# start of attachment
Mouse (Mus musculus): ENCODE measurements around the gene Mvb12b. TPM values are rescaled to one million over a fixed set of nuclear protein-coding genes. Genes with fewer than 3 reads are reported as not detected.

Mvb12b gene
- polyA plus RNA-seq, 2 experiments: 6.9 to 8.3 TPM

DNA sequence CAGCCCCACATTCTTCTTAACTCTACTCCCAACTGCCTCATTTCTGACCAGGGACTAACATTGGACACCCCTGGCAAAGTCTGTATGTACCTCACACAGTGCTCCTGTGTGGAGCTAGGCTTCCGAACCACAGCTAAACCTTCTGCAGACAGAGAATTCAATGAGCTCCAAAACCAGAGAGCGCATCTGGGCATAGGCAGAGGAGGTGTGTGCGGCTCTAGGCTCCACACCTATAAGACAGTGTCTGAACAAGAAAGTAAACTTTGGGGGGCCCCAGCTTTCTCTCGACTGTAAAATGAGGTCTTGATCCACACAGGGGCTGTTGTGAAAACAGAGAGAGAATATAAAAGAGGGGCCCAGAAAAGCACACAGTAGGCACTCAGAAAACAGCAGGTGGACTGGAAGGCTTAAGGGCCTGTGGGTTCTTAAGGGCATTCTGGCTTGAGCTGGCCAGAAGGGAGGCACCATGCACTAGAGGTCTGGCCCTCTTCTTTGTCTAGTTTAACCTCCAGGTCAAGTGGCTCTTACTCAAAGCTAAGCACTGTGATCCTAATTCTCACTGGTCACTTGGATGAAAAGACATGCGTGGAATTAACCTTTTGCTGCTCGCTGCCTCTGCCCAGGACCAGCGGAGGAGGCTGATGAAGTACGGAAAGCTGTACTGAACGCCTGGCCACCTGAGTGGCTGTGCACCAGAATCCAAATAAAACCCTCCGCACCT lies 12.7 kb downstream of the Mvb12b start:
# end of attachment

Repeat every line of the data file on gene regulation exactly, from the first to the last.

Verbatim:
Mouse (Mus musculus): ENCODE measurements around the gene Mvb12b. TPM values are rescaled to one million over a fixed set of nuclear protein-coding genes. Genes with fewer than 3 reads are reported as not detected.

Mvb12b gene
- polyA plus RNA-seq, 2 experiments: 6.9 to 8.3 TPM

DNA sequence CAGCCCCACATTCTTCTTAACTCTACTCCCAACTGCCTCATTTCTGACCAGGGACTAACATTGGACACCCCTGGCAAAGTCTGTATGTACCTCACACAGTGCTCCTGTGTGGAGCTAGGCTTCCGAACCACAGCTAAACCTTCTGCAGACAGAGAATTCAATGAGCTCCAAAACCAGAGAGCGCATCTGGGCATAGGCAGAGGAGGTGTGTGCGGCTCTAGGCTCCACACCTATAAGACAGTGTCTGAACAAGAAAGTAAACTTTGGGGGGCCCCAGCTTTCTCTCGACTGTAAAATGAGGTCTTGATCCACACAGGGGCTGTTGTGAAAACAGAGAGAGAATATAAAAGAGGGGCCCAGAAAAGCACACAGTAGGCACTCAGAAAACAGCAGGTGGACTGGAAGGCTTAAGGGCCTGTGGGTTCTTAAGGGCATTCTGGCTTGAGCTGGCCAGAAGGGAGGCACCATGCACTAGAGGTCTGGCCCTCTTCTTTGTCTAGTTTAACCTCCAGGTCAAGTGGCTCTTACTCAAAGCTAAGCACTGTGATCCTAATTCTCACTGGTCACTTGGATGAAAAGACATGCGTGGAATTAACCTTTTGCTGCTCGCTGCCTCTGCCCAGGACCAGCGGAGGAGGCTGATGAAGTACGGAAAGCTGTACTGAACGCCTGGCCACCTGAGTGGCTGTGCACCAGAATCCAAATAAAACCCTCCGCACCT lies 12.7 kb downstream of the Mvb12b start: